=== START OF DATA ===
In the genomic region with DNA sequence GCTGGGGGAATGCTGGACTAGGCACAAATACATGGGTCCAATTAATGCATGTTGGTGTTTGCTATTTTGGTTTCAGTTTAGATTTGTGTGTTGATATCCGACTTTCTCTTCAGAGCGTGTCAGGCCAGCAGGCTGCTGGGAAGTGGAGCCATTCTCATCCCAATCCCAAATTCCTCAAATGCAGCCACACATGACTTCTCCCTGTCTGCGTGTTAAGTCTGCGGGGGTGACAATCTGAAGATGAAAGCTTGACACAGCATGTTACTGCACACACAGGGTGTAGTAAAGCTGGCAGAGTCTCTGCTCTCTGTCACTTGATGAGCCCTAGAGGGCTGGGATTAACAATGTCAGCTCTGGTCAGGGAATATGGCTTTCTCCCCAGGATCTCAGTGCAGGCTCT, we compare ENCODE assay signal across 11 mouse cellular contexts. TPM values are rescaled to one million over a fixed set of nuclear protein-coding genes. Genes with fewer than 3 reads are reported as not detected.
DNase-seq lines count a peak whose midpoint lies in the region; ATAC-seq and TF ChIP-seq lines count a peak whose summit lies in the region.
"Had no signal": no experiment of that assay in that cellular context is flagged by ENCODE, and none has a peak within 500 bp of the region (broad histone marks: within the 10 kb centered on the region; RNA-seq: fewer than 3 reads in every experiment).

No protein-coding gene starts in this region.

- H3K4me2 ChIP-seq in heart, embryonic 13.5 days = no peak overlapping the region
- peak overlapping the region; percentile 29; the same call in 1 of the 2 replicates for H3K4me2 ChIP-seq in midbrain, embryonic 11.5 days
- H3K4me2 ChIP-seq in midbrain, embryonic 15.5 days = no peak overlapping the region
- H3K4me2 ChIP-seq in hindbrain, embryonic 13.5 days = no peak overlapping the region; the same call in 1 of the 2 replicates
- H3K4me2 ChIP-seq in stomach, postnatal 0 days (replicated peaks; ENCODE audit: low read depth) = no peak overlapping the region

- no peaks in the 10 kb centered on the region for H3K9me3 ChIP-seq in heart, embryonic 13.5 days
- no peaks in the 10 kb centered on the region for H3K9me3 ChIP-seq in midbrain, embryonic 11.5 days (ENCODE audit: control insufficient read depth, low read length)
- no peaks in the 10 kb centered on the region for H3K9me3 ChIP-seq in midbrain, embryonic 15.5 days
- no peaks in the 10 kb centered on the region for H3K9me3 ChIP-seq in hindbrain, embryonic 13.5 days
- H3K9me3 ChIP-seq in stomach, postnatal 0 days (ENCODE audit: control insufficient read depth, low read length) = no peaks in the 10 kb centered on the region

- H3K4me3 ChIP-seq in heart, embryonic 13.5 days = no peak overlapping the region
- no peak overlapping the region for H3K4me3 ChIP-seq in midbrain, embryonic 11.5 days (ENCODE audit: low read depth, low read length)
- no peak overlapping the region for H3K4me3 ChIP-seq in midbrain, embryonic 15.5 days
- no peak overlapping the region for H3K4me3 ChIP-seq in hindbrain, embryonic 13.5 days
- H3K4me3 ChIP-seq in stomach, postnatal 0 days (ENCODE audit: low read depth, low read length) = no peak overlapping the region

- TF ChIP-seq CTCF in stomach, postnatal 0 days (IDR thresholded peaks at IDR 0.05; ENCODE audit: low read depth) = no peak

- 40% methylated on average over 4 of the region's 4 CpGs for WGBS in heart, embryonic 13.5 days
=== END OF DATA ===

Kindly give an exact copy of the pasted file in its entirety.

In the genomic region with DNA sequence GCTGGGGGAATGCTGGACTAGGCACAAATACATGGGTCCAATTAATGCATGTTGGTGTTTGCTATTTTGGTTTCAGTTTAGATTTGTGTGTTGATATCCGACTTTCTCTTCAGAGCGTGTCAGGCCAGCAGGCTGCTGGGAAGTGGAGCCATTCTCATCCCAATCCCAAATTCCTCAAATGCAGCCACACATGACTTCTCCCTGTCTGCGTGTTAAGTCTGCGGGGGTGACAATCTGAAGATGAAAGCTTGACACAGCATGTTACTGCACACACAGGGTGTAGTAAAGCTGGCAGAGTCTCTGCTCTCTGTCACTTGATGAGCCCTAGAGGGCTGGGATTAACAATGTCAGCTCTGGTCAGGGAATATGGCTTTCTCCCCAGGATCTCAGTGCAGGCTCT, we compare ENCODE assay signal across 11 mouse cellular contexts. TPM values are rescaled to one million over a fixed set of nuclear protein-coding genes. Genes with fewer than 3 reads are reported as not detected.
DNase-seq lines count a peak whose midpoint lies in the region; ATAC-seq and TF ChIP-seq lines count a peak whose summit lies in the region.
"Had no signal": no experiment of that assay in that cellular context is flagged by ENCODE, and none has a peak within 500 bp of the region (broad histone marks: within the 10 kb centered on the region; RNA-seq: fewer than 3 reads in every experiment).

No protein-coding gene starts in this region.

- H3K4me2 ChIP-seq in heart, embryonic 13.5 days = no peak overlapping the region
- peak overlapping the region; percentile 29; the same call in 1 of the 2 replicates for H3K4me2 ChIP-seq in midbrain, embryonic 11.5 days
- H3K4me2 ChIP-seq in midbrain, embryonic 15.5 days = no peak overlapping the region
- H3K4me2 ChIP-seq in hindbrain, embryonic 13.5 days = no peak overlapping the region; the same call in 1 of the 2 replicates
- H3K4me2 ChIP-seq in stomach, postnatal 0 days (replicated peaks; ENCODE audit: low read depth) = no peak overlapping the region

- no peaks in the 10 kb centered on the region for H3K9me3 ChIP-seq in heart, embryonic 13.5 days
- no peaks in the 10 kb centered on the region for H3K9me3 ChIP-seq in midbrain, embryonic 11.5 days (ENCODE audit: control insufficient read depth, low read length)
- no peaks in the 10 kb centered on the region for H3K9me3 ChIP-seq in midbrain, embryonic 15.5 days
- no peaks in the 10 kb centered on the region for H3K9me3 ChIP-seq in hindbrain, embryonic 13.5 days
- H3K9me3 ChIP-seq in stomach, postnatal 0 days (ENCODE audit: control insufficient read depth, low read length) = no peaks in the 10 kb centered on the region

- H3K4me3 ChIP-seq in heart, embryonic 13.5 days = no peak overlapping the region
- no peak overlapping the region for H3K4me3 ChIP-seq in midbrain, embryonic 11.5 days (ENCODE audit: low read depth, low read length)
- no peak overlapping the region for H3K4me3 ChIP-seq in midbrain, embryonic 15.5 days
- no peak overlapping the region for H3K4me3 ChIP-seq in hindbrain, embryonic 13.5 days
- H3K4me3 ChIP-seq in stomach, postnatal 0 days (ENCODE audit: low read depth, low read length) = no peak overlapping the region

- TF ChIP-seq CTCF in stomach, postnatal 0 days (IDR thresholded peaks at IDR 0.05; ENCODE audit: low read depth) = no peak

- 40% methylated on average over 4 of the region's 4 CpGs for WGBS in heart, embryonic 13.5 days